Wednesday, January 23, 2013



The starlings, unfolding and rippling,
a heavy quilt held by two people, one

on each end to shake the sand free.
Could our traffic look beautiful

from the height of flying birds,
a red flush of brake lights in rain.

A bird can’t be so desperate as we
are to let the obstinate land please

us. There is a place you return to,
hoping to be fed, a lake, a hill,

a split rock or shore. There is a
mountain to stare up at, made up

of each mountain you have seen,
each day you lived without rocks

hoisted up in the sky. The mountain
accumulates, borrows dirt and rock

and bird, borrows ocean and riverbed,
will borrow you if you keep looking.

Tuesday, January 22, 2013

The Future

The Future

Box whose lid pops off
when you approach,
spitting gulps of silvery fog
into the air as it retreats.
You should not be here. You
should not see this.

Monday, January 21, 2013

The Great Unstitching

The Great Unstitching

Every day we invent this age’s
place in spurts, pockets. This is our

city, the unsaid net that lets
humans and cars live together

peacefully, these are the buildings,
this is a park. Fewer people to

conceptualize the countryside,
they do more work. These fields

are here and alive. The chickens
will eat what we give them. Here

are the stars above our homes.
In the wild spots where few or

no people live, the places blow
about, blurred. The desert shifts

some of its cells. Water lifts a little,
sinks. No pine needles fall, then,

a pine needle falls, four more. Here
no one knows what truth is escaping.

The Great Unstitching has begun,
it is good, no one is here to scream.

Friday, January 18, 2013

Bookmarks List/Bedside Table

Currently reading and enjoying....

The Keep, by Jennifer Egan. One of the best books I have read in years. Somehow, the tone of the book is completely unselfconscious and natural. A completely immersive reading experience. After reading this, I was inspired to play with a syllabus for a new class...we’ll see if it ever flies. Highly recommended, friends...

I know I linked to this article in yesterday’s poem, but I keep returning to artist Rebecca Campbell’s piece “Art After Death” on Huffington Post (about the loss of a child, and art as grieving/healing). (Side note: I wrote this poem inspired by one of her images back in March of 2010.) Here’s one small gem from her piece:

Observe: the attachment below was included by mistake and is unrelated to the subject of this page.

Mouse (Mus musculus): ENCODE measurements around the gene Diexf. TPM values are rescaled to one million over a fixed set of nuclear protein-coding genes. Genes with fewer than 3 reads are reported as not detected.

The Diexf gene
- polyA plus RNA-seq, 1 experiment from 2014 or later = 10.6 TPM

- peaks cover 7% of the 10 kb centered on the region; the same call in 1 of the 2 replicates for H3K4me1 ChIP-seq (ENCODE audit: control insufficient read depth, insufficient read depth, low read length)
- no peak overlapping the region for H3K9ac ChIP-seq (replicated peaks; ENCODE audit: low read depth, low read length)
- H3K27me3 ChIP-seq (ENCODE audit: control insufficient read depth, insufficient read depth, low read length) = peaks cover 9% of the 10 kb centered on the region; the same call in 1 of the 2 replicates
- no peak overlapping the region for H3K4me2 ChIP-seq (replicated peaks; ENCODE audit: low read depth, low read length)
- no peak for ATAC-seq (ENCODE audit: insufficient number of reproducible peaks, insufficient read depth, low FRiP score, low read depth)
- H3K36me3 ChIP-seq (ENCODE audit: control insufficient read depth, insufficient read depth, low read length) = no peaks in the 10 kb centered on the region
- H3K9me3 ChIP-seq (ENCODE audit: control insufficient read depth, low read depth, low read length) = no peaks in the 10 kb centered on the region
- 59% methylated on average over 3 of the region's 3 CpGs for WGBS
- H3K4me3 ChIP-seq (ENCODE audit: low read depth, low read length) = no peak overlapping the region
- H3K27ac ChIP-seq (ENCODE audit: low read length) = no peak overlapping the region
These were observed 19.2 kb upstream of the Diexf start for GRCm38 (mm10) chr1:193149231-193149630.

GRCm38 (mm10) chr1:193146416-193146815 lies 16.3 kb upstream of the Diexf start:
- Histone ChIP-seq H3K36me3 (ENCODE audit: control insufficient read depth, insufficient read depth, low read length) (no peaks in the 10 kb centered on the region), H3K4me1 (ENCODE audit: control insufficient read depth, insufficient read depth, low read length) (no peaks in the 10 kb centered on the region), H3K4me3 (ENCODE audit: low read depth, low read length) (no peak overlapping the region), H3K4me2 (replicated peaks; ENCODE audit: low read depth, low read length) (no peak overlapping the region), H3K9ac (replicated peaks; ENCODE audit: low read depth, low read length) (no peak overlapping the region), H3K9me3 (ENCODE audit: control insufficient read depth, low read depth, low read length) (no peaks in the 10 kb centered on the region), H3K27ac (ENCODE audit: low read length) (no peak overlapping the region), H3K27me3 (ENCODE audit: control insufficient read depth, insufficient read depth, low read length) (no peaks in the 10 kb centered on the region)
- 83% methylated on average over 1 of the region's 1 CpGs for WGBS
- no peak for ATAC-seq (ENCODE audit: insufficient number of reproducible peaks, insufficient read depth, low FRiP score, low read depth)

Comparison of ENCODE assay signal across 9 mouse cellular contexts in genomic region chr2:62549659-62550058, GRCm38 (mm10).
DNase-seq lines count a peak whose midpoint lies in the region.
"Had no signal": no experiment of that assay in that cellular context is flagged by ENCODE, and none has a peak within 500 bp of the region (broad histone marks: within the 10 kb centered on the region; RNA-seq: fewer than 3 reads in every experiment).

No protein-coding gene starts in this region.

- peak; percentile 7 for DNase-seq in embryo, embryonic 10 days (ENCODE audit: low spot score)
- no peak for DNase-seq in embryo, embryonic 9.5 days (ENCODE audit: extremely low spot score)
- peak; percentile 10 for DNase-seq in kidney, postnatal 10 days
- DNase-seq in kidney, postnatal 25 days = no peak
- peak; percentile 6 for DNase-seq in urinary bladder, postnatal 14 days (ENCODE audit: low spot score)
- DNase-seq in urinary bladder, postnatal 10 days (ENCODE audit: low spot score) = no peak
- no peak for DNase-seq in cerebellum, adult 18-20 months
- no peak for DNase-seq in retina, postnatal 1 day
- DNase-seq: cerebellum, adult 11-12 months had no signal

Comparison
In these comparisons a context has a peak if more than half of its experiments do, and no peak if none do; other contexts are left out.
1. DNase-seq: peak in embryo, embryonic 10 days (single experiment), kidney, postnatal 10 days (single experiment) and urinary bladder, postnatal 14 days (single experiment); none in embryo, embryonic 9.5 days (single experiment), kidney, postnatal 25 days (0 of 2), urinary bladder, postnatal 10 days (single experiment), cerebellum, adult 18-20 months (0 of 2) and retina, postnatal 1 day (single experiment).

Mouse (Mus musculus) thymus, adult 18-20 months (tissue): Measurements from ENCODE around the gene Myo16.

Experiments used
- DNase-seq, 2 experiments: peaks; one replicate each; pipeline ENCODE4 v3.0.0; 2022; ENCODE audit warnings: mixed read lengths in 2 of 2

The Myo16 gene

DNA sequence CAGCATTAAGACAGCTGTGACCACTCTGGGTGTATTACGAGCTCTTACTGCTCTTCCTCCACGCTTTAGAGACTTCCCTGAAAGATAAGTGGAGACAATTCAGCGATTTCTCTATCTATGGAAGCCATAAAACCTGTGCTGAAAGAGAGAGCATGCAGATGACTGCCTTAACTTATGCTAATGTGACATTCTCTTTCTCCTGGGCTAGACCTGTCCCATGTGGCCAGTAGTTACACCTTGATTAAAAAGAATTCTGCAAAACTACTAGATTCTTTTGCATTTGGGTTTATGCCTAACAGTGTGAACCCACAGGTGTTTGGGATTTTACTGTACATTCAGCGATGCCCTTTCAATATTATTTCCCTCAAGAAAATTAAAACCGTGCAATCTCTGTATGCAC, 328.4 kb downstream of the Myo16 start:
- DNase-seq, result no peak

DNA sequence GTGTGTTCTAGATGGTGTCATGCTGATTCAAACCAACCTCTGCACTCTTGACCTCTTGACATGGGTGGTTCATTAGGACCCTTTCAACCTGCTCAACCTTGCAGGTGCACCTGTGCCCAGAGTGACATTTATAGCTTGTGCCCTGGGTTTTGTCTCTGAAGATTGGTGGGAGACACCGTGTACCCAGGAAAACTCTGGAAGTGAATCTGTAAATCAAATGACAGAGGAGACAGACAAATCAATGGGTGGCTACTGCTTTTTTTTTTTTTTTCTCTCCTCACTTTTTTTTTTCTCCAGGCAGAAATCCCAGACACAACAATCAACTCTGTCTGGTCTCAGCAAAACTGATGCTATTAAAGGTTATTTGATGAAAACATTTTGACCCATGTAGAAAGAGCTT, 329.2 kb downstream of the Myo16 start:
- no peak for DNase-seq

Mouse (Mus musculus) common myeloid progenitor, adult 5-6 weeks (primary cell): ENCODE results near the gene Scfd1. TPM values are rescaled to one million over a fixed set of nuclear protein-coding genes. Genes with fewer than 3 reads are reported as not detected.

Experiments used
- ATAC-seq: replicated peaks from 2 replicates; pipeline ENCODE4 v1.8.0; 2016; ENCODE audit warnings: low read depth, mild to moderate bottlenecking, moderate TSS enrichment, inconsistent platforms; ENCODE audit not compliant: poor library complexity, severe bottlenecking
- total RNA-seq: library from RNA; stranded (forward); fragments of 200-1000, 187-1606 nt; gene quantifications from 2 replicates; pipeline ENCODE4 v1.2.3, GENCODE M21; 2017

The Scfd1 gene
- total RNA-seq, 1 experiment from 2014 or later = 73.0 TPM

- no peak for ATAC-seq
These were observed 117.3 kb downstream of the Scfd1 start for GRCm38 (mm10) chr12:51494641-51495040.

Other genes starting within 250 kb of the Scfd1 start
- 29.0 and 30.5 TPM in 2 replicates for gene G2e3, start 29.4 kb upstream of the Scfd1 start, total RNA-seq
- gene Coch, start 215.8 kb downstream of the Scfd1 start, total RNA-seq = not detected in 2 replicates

"It's a simple act to look and paint. There is no cutting edge in sight. It's what flickers between the edges, burning and warming us both, that the practice has managed to gather."
This article, “Some Notes on Attunement,” by Zadie Smith in The New Yorker (sadly, this article can’t be read online), on her initial distrust and eventual love of Joni Mitchell. Full of beautiful bits like this:
 “This is the effect that listening to Joni Mitchell has on me these days: uncontrollable tears...It’s not a very civilized emotion. I can’t listen to Joni Mitchell in a room with other people, or on an iPod, walking the streets. Too risky. I can never guarantee that I’m going to be able to get through the song without being made transparent--to anybody and everything, to the whole world. A mortifying sense of porousness.”

This article, “The Poetics of Painting: Part Four” on Image Journal’s blog, by Daniel Siedell. Siedell discusses how painters find their voices by reinterpreting tradition (this view of inspiration/influence really resonates with me).

And you? What have you been reading this week? Hope you have an inspiring weekend!

Thursday, January 17, 2013

This Is What Every Heart Must Become

This Is What Every Heart Must Become

The vase that rattles when you lift it
because there is a broken piece of vase